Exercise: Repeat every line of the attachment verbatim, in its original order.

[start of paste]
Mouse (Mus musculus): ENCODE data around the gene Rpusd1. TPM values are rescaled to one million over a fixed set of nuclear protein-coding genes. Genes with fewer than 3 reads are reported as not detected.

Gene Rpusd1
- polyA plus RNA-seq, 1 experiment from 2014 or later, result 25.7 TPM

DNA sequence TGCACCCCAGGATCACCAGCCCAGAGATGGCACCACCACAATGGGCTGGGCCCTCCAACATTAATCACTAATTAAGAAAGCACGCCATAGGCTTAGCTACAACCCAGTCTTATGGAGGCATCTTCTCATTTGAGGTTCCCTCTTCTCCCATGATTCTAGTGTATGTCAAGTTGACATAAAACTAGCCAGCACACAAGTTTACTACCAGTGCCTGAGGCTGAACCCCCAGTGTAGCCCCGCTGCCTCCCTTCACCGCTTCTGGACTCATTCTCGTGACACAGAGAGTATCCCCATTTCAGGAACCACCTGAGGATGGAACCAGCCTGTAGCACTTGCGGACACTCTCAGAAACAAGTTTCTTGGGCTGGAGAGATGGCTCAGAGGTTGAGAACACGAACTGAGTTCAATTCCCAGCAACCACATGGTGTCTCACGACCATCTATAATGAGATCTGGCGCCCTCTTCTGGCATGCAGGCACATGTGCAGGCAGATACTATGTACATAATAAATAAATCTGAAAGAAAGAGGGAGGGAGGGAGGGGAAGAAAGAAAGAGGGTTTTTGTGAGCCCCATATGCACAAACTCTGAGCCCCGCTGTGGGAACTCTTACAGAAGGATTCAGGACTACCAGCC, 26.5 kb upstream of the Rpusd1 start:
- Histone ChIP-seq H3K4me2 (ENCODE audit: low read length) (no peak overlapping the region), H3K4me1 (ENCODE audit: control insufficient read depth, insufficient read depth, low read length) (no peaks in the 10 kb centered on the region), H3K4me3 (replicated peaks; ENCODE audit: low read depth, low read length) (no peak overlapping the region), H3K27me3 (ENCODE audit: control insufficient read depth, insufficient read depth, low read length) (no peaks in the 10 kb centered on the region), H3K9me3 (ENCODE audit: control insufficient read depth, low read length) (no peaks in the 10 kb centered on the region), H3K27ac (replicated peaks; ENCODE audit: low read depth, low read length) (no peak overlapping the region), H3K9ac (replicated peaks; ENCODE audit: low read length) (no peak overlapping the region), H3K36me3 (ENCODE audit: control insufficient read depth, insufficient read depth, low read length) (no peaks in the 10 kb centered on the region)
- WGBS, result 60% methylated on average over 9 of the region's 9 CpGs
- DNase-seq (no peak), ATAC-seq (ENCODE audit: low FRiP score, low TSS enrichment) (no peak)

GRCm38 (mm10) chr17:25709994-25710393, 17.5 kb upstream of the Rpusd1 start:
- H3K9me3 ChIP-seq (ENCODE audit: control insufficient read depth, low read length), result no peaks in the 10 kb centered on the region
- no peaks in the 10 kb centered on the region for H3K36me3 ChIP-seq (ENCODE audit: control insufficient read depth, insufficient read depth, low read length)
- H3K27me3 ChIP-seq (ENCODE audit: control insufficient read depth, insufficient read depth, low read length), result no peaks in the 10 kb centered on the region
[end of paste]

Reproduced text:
Mouse (Mus musculus): ENCODE data around the gene Rpusd1. TPM values are rescaled to one million over a fixed set of nuclear protein-coding genes. Genes with fewer than 3 reads are reported as not detected.

Gene Rpusd1
- polyA plus RNA-seq, 1 experiment from 2014 or later, result 25.7 TPM

DNA sequence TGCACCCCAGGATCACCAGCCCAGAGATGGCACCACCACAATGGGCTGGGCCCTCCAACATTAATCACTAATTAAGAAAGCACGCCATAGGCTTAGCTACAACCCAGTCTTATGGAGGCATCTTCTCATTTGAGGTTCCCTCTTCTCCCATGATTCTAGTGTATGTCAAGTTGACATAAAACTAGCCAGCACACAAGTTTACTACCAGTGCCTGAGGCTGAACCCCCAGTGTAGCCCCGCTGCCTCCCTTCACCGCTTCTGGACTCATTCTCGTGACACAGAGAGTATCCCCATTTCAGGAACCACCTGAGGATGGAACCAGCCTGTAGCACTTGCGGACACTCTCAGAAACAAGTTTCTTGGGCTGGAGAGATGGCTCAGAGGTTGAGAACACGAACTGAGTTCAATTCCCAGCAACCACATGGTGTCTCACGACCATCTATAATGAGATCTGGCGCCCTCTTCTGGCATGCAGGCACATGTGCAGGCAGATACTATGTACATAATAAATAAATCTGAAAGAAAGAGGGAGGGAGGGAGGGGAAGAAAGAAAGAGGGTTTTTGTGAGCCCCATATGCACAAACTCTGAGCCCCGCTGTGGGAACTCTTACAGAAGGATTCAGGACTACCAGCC, 26.5 kb upstream of the Rpusd1 start:
- Histone ChIP-seq H3K4me2 (ENCODE audit: low read length) (no peak overlapping the region), H3K4me1 (ENCODE audit: control insufficient read depth, insufficient read depth, low read length) (no peaks in the 10 kb centered on the region), H3K4me3 (replicated peaks; ENCODE audit: low read depth, low read length) (no peak overlapping the region), H3K27me3 (ENCODE audit: control insufficient read depth, insufficient read depth, low read length) (no peaks in the 10 kb centered on the region), H3K9me3 (ENCODE audit: control insufficient read depth, low read length) (no peaks in the 10 kb centered on the region), H3K27ac (replicated peaks; ENCODE audit: low read depth, low read length) (no peak overlapping the region), H3K9ac (replicated peaks; ENCODE audit: low read length) (no peak overlapping the region), H3K36me3 (ENCODE audit: control insufficient read depth, insufficient read depth, low read length) (no peaks in the 10 kb centered on the region)
- WGBS, result 60% methylated on average over 9 of the region's 9 CpGs
- DNase-seq (no peak), ATAC-seq (ENCODE audit: low FRiP score, low TSS enrichment) (no peak)

GRCm38 (mm10) chr17:25709994-25710393, 17.5 kb upstream of the Rpusd1 start:
- H3K9me3 ChIP-seq (ENCODE audit: control insufficient read depth, low read length), result no peaks in the 10 kb centered on the region
- no peaks in the 10 kb centered on the region for H3K36me3 ChIP-seq (ENCODE audit: control insufficient read depth, insufficient read depth, low read length)
- H3K27me3 ChIP-seq (ENCODE audit: control insufficient read depth, insufficient read depth, low read length), result no peaks in the 10 kb centered on the region